Poor old Mrs. Bates, civil and humble as usual, looked as if she did not quite understand what was going on.
“I am afraid Jane is not very well,” said she, “but I do not know; they tell me she is well. I dare say my daughter will be here presently, Miss Woodhouse. I hope you find a chair. I wish Hetty had not gone. I am very little able—Have you a chair, ma’am? Do you sit where you like? I am sure she will be here presently.”
Emma seriously hoped she would. She had a moment’s fear of Miss Bates keeping away from her. But Miss Bates soon came—“Very happy and obliged”—but Emma’s conscience told her that there was not the same cheerful volubility as before—less ease of look and manner. A very friendly inquiry after Miss Fairfax, she hoped, might lead the way to a return of old feelings. The touch seemed immediate.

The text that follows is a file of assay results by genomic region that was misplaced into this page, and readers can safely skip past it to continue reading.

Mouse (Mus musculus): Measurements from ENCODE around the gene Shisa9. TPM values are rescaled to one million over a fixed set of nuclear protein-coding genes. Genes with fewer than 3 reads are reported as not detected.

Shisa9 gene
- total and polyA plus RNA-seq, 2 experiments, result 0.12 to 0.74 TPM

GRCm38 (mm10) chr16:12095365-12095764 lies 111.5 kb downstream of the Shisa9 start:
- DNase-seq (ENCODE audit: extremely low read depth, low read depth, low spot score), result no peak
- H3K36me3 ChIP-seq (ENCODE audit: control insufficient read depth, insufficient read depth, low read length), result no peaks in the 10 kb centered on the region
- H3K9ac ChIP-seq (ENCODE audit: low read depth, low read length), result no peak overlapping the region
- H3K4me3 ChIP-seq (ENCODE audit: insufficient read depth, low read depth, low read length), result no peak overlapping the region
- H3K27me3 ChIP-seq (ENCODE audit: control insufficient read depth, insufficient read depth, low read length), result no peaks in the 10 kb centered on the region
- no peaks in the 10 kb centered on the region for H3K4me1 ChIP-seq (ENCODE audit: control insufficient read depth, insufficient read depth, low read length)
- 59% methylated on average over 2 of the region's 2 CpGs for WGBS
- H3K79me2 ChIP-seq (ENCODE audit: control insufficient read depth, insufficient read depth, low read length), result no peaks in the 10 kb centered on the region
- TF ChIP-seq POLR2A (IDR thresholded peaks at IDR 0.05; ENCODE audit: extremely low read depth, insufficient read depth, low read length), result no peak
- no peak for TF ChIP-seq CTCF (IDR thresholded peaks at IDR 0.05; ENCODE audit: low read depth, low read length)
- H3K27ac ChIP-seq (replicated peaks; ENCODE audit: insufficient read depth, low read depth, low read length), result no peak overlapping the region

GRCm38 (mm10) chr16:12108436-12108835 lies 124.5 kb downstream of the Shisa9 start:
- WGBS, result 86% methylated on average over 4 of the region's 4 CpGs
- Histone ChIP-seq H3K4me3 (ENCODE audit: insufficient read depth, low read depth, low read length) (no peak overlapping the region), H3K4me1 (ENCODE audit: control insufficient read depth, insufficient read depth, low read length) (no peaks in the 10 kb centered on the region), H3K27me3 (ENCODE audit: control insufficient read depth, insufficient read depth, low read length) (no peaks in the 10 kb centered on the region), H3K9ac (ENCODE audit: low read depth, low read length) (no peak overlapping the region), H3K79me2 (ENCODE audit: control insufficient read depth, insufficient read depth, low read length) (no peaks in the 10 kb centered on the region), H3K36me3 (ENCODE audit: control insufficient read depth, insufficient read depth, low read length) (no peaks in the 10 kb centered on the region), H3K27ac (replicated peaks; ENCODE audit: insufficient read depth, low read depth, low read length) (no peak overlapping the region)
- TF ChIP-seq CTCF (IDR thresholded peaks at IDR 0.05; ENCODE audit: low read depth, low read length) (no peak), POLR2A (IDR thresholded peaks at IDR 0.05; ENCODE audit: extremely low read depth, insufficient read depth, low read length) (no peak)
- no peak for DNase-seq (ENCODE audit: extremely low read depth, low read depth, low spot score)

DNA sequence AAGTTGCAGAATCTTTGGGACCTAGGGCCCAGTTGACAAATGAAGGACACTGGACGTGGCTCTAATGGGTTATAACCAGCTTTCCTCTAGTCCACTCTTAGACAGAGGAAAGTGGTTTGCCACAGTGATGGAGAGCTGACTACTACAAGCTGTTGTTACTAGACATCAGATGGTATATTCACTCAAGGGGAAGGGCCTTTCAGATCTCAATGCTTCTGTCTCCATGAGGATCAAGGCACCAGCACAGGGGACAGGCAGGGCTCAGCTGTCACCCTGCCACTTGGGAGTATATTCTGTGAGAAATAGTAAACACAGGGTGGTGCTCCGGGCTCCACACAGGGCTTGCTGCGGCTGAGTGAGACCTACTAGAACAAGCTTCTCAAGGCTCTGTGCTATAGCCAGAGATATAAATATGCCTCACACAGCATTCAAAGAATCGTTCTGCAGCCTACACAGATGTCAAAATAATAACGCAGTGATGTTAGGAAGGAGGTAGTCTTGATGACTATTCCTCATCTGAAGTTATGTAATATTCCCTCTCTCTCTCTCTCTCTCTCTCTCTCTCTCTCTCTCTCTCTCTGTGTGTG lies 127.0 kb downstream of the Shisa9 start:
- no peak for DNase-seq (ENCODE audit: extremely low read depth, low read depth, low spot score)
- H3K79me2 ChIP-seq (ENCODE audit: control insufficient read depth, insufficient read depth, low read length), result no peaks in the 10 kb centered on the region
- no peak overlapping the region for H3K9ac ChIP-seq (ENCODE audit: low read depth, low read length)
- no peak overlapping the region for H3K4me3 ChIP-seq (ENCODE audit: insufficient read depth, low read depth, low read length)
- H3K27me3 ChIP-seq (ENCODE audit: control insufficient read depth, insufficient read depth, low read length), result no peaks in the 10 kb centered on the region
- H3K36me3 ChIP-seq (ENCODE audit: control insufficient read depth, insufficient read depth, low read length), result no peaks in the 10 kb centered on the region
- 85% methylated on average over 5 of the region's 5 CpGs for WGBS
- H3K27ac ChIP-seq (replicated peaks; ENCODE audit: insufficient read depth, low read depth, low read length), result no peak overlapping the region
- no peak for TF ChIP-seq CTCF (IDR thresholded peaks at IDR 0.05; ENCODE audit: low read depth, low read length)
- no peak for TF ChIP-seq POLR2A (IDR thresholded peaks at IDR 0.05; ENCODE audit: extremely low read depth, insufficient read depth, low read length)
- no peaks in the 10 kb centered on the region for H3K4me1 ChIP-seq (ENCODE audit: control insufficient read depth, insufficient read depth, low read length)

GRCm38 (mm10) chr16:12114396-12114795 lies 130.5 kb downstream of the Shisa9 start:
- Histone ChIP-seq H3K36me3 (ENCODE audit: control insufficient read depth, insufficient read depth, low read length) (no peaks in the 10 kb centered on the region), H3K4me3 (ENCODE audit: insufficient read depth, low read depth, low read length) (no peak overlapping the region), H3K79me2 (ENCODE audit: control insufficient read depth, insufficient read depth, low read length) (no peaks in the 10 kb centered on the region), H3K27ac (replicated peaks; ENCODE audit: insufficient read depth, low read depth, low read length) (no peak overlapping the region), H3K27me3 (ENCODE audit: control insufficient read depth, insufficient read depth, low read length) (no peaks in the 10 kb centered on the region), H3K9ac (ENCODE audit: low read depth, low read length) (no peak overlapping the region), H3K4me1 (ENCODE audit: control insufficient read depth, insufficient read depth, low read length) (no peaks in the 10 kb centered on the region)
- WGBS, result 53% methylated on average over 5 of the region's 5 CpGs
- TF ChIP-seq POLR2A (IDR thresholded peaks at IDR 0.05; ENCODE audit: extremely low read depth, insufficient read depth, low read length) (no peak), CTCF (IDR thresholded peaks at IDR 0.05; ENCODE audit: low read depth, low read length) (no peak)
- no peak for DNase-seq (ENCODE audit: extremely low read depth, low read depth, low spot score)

“Ah! Miss Woodhouse, how kind you are!—I suppose you have heard— and are come to give us joy. This does not seem much like joy, indeed, in me—(twinkling away a tear or two)—but it will be very trying for us to part with her, after having had her so long, and she has a dreadful headache just now, writing all the morning:— such long letters, you know, to be written to Colonel Campbell, and Mrs. Dixon. `My dear,’ said I, `you will blind yourself’— for tears were in her eyes perpetually. One cannot wonder, one cannot wonder. It is a great change; and though she is amazingly fortunate—such a situation, I suppose, as no young woman before ever met with on first going out—do not think us ungrateful, Miss Woodhouse, for such surprising good fortune—(again dispersing her tears)—but, poor dear soul! if you were to see what a headache she has. When one is in great pain, you know one cannot feel any blessing quite as it may deserve. She is as low as possible. To look at her, nobody would think how delighted and happy she is to have secured such a situation. You will excuse her not coming to you—she is not able—she is gone into her own room— I want her to lie down upon the bed. `My dear,’ said I, `I shall say you are laid down upon the bed:’ but, however, she is not; she is walking about the room. But, now that she has written her letters, she says she shall soon be well. She will be extremely sorry to miss seeing you, Miss Woodhouse, but your kindness will excuse her. You were kept waiting at the door—I was quite ashamed— but somehow there was a little bustle—for it so happened that we had not heard the knock, and till you were on the stairs, we did not know any body was coming. `It is only Mrs. Cole,’ said I, `depend upon it. Nobody else would come so early.’ `Well,’ said she, `it must be borne some time or other, and it may as well be now.’ But then Patty came in, and said it was you. `Oh!’ said I, `it is Miss Woodhouse: I am sure you will like to see her.’— `I can see nobody,’ said she; and up she got, and would go away; and that was what made us keep you waiting—and extremely sorry and ashamed we were. `If you must go, my dear,’ said I, `you must, and I will say you are laid down upon the bed.’”